Ex-FIFA official cites satirical ‘Onion’ article in his self-defense

Robert Mackey
Former vice president of FIFA, Jack Warner.
Tony Quinn | WireImage | Getty Images

Jack Warner, a former vice president of world soccer's governing body, FIFA, defended himself against corruption charges on Sunday by citing an article from The Onion, apparently unaware that it was satire.

Mr. Warner, 72, who was arrested last week in connection with a wide-ranging criminal investigation by the United States Justice Department, held up the faux news report, calling it evidence of an American conspiracy, in a video statement that was uploaded to the web and then removed later in the day.

The satirical article, published Wednesday under the headline, "FIFA Frantically Announces 2015 Summer World Cup in the United States," mockingly suggested that, to placate American officials, the governing body had added a new tournament, which would begin the very same day.

Holding up a printout of The Onion piece as if it were a genuine news report, Mr. Warner told viewers of the video posted on his personal website, Facebook page and YouTube channel, "All this has stemmed from the failed U.S. bid to host the World Cup."

Controversy at FIFA

Mr. Warner, the leader of Trinidad's Independent and Liberal Party, went on to suggest that American officials were primarily motivated by losing a bid to host the 2022 World Cup.

"The U.S. applied to hold the World Cup in 2022 and they lost the bid to Qatar — a small country, an Arabic country, a Muslim country," he said.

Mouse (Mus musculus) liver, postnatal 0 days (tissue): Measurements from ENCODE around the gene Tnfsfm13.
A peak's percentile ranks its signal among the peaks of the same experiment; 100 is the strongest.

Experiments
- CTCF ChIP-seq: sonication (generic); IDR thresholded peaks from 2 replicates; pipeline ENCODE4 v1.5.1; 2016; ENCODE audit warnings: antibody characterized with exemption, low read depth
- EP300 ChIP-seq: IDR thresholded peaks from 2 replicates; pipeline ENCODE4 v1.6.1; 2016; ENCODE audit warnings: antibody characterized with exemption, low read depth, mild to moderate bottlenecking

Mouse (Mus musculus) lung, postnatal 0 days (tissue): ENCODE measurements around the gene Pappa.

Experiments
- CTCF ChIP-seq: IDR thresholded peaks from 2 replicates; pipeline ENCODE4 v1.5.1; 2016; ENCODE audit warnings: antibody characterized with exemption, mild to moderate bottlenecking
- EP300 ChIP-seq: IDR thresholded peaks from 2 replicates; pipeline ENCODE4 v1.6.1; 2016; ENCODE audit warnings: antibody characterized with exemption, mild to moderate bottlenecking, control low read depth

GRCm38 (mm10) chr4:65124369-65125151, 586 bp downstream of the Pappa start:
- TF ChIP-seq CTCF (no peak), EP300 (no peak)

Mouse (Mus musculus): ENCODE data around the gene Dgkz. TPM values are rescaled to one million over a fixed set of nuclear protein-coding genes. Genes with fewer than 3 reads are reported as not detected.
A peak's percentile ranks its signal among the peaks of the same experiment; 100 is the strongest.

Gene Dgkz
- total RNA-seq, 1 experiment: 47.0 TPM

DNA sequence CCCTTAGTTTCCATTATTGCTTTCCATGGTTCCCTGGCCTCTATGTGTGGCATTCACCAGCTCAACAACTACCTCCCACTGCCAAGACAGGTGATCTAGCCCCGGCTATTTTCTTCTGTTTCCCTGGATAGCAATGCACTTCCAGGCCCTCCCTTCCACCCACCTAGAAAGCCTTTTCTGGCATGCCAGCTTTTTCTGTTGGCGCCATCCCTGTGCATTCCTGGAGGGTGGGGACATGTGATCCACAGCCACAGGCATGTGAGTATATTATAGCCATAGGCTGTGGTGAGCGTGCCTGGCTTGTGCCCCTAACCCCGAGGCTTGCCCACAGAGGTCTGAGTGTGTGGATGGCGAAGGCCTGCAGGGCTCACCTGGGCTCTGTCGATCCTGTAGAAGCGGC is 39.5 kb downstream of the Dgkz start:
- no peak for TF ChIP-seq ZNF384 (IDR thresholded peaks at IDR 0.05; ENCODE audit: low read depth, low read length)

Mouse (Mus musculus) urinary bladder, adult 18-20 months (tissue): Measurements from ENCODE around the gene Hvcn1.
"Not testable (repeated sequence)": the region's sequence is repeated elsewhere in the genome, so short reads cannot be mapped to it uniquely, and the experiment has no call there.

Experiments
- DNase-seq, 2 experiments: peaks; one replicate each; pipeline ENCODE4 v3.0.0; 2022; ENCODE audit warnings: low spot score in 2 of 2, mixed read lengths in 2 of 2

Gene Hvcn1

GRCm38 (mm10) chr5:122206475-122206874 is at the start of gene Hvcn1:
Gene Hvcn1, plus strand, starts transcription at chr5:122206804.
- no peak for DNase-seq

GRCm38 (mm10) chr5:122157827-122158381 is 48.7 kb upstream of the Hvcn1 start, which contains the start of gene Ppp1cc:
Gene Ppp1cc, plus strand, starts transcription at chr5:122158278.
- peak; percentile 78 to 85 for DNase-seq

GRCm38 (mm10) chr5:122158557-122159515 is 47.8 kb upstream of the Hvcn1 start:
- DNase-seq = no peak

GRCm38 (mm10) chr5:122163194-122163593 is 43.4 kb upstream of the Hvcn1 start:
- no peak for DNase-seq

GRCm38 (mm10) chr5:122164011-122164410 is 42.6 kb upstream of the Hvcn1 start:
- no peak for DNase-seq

"I could understand the U.S. embarrassment," Mr. Warner continued, but it is important, he added, to "take your losses like a man."

He then speculated further that a second goal of the criminal investigation that has ensnared him was to force "Russia to give up the World Cup," which it is hosting in 2018.

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"Why is it," Mr. Warner asked, the American prosecutors "believe that they have a right to the World Cup?"

As dramatic background music swelled, he went on, holding up The Onion article again, to accuse the United States of hypocrisy for accepting the right to host the (entirely fictional) "Summer World Cup, 2015, from the very same organization that they are accusing of being corrupt. That has to be double standards."

In the video, Mr. Warner also said he was "consoled by the fact that many of you on the blogs, on Twitter, on Facebook, on other channels, throughout were very supportive of me and still are." He assured his supporters that, "At the end of the day, all of the allegations against me shall be proven to be unfounded."

"You see, it is not when you're up that you know who your friends are," he said, "it's when you are perceived to be down."

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After Mr. Warner's error in mistaking The Onion for a news source was mocked on social networks, the video disappeared without explanation from his website and social media accounts.

Two hours later, it was replaced by an edited version, missing 63 seconds and all references to The Onion.

Mr. Warner is far from the first person to mistake The Onion for a genuine news source. In 2012, an Iranian news agency backed by hard-linersreprinted an Onion poll that found rural voters in West Virginia preferred Mahmoud Ahmadinejad to President Obama.

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